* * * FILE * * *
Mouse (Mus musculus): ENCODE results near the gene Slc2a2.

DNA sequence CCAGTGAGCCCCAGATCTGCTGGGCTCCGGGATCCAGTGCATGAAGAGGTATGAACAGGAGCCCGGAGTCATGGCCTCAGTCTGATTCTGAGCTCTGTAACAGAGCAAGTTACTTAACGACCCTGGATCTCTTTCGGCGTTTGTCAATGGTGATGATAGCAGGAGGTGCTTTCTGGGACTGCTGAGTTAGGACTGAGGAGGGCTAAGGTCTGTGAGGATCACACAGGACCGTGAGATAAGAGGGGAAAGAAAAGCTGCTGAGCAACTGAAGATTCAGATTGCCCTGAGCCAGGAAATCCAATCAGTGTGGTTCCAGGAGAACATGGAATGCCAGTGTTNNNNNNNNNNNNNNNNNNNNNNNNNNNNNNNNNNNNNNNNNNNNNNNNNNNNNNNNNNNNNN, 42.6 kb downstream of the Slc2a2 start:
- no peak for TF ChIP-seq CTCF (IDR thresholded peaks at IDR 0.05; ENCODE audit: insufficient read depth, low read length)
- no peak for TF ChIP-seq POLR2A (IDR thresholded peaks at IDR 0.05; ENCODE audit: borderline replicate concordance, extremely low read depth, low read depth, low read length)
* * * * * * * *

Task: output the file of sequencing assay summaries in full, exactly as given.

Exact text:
Mouse (Mus musculus): ENCODE results near the gene Slc2a2.

DNA sequence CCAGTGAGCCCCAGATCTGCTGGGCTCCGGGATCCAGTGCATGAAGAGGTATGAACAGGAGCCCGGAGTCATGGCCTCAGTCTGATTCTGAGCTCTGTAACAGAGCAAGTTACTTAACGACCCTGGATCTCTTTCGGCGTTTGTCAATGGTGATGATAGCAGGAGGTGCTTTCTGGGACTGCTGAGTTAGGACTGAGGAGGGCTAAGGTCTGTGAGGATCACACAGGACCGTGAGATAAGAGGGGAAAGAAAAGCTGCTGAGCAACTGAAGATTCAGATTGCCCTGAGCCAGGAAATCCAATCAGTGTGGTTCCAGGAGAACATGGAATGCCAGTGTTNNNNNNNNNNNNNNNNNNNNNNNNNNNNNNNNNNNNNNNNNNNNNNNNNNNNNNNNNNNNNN, 42.6 kb downstream of the Slc2a2 start:
- no peak for TF ChIP-seq CTCF (IDR thresholded peaks at IDR 0.05; ENCODE audit: insufficient read depth, low read length)
- no peak for TF ChIP-seq POLR2A (IDR thresholded peaks at IDR 0.05; ENCODE audit: borderline replicate concordance, extremely low read depth, low read depth, low read length)